Hannah John-Kamen has a wonderful opportunity with the character Ghost in Ant-Man and the Wasp. But that blessing becomes a major challenge during early set visit interviews. John-Kamen steps into the MCU as Ant-Man and the Wasp antagonist, Ghost. In the comics, very little is divulged abut the true identity of the character. He’s something of a super-hacker who wears a suit that gives him the ability to turn both himself and anything he touches invisible.
In Peyton Reed‘s Ant-Man and the Wasp however, he is a she, and while John-Kamen was clearly thrilled with the nearly blank slate she got for the big screen rendition of the character, that meant she had to be on high alert for spoilers during our set visit interview back in September 2017. But while she couldn’t offer up any specifics at that time, she did discuss the creative opportunity, working with Reed, and her take on doing her own stunts. You can check all of that out in the interview below. Ant-Man and the Wasp hits theaters on July 6th.
There’s been a lot of mystery surrounding your character. What can you tell us about Ghost?
HANNAH JOHN-KAMEN: Well, she’s certainly a mystery. She’s this mystique. She is the female antagonist of the movie. I can’t really say anything else. [Laughs] It sucks, I know, but she is the antagonist of the movie. She is a she. Because in the original, you know, it’s the opposite sex, and obviously in this modern way, in the modern world, changing it up and having a female character of Marvel’s Ghost is really, really cool and definitely forward thinking.
Did the comics still serve as an inspiration or are you mostly just using the script?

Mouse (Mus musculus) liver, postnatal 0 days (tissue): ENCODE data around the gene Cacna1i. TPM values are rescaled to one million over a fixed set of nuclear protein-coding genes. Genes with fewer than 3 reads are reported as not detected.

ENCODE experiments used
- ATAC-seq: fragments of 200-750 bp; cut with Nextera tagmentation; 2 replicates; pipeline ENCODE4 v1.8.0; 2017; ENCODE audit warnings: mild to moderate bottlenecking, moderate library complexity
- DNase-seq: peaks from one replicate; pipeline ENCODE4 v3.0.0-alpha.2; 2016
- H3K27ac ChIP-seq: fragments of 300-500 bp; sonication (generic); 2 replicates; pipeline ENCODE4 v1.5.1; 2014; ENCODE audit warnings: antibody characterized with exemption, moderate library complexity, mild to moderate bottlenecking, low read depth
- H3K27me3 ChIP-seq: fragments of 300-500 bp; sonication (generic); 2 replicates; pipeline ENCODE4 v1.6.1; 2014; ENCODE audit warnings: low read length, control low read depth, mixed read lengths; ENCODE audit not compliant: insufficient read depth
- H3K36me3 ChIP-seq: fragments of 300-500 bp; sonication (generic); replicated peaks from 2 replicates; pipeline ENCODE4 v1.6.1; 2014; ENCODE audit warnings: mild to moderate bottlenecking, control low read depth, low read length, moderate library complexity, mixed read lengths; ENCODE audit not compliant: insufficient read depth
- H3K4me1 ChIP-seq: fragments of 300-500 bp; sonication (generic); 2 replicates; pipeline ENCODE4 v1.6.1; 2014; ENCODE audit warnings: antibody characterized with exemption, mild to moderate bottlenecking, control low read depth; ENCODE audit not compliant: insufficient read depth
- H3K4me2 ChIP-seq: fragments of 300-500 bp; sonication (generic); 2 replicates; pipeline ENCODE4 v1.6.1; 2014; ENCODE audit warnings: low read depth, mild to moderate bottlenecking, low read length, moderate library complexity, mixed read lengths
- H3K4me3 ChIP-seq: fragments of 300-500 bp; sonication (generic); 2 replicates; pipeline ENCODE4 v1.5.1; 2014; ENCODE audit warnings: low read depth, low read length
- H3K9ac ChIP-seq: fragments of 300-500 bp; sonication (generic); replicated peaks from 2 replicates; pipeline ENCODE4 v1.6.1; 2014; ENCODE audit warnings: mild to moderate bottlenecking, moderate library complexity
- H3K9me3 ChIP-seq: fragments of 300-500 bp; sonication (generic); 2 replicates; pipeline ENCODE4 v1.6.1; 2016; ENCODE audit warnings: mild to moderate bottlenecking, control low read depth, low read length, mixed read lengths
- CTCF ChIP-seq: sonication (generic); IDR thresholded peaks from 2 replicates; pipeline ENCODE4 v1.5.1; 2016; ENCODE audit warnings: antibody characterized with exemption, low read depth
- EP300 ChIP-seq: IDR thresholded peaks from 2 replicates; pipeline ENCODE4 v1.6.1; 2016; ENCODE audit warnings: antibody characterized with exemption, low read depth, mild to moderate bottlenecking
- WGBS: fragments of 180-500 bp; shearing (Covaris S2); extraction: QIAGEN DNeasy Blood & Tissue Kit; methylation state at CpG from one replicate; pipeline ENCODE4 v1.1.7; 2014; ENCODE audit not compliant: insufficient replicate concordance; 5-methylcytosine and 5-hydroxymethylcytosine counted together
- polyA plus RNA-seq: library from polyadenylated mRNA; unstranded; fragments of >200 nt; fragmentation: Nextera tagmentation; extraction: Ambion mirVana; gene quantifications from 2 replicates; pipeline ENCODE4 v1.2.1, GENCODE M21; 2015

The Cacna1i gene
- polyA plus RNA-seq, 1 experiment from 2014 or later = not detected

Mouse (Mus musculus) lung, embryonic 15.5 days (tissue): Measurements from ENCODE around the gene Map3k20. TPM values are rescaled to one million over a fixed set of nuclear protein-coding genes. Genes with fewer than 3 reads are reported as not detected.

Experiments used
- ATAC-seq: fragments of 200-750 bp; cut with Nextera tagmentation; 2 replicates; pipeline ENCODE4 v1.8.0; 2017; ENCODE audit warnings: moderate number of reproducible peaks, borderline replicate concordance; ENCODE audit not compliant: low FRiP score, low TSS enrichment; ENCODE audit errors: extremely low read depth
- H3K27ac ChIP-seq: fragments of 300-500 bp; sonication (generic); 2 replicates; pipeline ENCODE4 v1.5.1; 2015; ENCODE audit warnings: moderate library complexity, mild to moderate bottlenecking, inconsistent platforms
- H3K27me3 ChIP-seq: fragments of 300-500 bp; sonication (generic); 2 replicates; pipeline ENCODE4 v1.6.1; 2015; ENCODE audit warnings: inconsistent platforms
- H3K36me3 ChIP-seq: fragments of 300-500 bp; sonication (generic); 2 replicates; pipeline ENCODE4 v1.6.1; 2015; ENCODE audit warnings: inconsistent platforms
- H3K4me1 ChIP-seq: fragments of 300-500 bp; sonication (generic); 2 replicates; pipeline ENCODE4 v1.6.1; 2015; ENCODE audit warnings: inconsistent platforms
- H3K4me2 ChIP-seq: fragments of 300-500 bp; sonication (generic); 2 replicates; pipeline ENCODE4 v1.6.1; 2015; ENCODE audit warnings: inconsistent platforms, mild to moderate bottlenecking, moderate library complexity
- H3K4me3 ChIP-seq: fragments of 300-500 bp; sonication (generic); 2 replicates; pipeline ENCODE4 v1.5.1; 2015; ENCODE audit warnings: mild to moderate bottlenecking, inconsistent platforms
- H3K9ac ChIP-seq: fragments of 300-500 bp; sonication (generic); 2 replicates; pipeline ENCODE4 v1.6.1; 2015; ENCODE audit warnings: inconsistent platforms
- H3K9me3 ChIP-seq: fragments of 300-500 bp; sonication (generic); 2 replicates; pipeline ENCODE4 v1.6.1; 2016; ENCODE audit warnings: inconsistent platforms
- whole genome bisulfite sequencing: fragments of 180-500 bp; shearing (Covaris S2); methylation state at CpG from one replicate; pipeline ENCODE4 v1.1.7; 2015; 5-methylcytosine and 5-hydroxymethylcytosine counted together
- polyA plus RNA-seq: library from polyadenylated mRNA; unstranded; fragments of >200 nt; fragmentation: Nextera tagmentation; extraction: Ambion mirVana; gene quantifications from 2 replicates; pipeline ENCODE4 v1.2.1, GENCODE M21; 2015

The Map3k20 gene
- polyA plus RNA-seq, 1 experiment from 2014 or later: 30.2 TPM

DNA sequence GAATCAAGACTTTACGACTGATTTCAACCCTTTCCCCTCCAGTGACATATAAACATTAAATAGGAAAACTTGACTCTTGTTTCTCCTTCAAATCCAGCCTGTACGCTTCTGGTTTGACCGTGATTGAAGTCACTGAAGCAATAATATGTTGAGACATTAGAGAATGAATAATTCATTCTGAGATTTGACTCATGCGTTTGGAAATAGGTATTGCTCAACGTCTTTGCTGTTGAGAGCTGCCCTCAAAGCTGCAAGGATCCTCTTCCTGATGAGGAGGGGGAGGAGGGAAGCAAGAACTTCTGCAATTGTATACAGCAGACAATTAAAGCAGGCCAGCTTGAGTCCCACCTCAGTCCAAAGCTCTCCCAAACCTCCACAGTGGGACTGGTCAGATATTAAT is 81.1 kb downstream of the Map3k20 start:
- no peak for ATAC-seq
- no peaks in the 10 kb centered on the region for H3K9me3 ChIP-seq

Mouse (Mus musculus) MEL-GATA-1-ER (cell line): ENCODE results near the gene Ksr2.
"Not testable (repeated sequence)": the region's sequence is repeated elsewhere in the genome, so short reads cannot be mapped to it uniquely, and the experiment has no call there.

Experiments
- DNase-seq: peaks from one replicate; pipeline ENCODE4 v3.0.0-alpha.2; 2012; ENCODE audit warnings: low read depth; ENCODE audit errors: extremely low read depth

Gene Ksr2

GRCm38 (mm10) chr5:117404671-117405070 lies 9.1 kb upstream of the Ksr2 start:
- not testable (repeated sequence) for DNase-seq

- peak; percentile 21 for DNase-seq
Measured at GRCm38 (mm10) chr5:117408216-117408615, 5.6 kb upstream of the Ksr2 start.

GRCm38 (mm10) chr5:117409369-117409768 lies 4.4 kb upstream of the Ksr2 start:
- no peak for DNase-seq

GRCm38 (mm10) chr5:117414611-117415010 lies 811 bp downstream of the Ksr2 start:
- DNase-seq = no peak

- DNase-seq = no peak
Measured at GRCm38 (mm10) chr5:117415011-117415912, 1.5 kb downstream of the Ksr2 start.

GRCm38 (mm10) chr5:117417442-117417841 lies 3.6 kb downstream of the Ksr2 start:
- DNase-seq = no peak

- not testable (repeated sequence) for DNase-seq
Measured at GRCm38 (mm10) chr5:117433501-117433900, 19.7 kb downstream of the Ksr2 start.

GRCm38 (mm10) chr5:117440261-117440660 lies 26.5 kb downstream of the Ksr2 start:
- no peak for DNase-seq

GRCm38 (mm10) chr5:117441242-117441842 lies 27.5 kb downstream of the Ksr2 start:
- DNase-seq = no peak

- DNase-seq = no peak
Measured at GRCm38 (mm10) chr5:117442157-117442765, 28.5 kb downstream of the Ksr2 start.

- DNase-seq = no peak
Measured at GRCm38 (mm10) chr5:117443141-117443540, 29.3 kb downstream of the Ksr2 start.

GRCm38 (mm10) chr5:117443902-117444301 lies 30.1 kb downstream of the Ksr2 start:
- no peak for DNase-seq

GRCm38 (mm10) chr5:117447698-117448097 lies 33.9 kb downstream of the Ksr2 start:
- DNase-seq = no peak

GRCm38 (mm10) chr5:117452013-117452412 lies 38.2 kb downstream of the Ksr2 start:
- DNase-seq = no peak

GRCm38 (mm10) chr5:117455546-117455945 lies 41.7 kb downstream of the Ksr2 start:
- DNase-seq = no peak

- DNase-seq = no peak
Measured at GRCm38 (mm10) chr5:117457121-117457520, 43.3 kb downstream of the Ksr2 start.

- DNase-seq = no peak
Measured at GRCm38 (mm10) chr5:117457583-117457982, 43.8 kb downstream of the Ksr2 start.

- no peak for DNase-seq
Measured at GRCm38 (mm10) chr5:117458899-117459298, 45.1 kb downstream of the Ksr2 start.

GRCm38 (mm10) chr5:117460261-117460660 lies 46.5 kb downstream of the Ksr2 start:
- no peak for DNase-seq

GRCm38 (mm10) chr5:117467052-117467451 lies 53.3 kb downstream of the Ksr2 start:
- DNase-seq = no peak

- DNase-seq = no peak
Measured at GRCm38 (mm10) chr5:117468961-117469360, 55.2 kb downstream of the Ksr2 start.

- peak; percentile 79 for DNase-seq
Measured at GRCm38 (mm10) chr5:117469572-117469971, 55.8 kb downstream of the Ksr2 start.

JOHN-KAMEN: It’s script. I mean, I’m such a fan of the comic. I just, I love all the comics and the original comics, and looking at the similarities or differences in comics and the movies so, yeah.
Since Ghost is such a mysterious character, even in the comics, what was it like to have a character who is kind of a blank slate to craft your own version?
JOHN-KAMEN: I think with any role it’s always a blank slate to carve anything, whether you’re playing a superhero, a villain, anything from any comic, I think it’s important as an actor to have your own input, interpretation of that anyway. And so it’s been amazing. It’s been so much fun to work with Peyton on that.
They’ve been pretty mysterious about the Ghost costume as well. I don’t know what you can tell us, but what have been the challenges of getting into the costume?
JOHN-KAMEN: It’s been fine. I mean, the costume is amazing. It’s absolutely amazing. And I think the more you get to know your costume the more you wear it, the more it kind of fits and molds to your body. So it’s been great.
Did you have to do a lot of stunt and fight training?
JOHN-KAMEN: I do my own. I love doing my own stunts, 100%. I think it makes such a difference when you as an actor do your stunts. So it’s been really fun having that experience and training cause, you know, there are certain things – if you just let your double do everything, you’re not there to help choreograph the movement of your character. It’s so nice to have the freedom to be able to go, ‘Do you know what? Let’s find the movement of the character and see what actual kind of moves will work for that particular person.’ So yeah, I’ve been doing mine, which is great.